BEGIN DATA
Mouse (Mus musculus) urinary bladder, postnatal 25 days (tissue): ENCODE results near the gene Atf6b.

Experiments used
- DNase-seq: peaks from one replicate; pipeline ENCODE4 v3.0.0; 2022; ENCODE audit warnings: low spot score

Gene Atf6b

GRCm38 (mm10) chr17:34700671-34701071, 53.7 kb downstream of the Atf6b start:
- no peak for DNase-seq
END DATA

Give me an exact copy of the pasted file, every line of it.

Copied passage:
Mouse (Mus musculus) urinary bladder, postnatal 25 days (tissue): ENCODE results near the gene Atf6b.

Experiments used
- DNase-seq: peaks from one replicate; pipeline ENCODE4 v3.0.0; 2022; ENCODE audit warnings: low spot score

Gene Atf6b

GRCm38 (mm10) chr17:34700671-34701071, 53.7 kb downstream of the Atf6b start:
- no peak for DNase-seq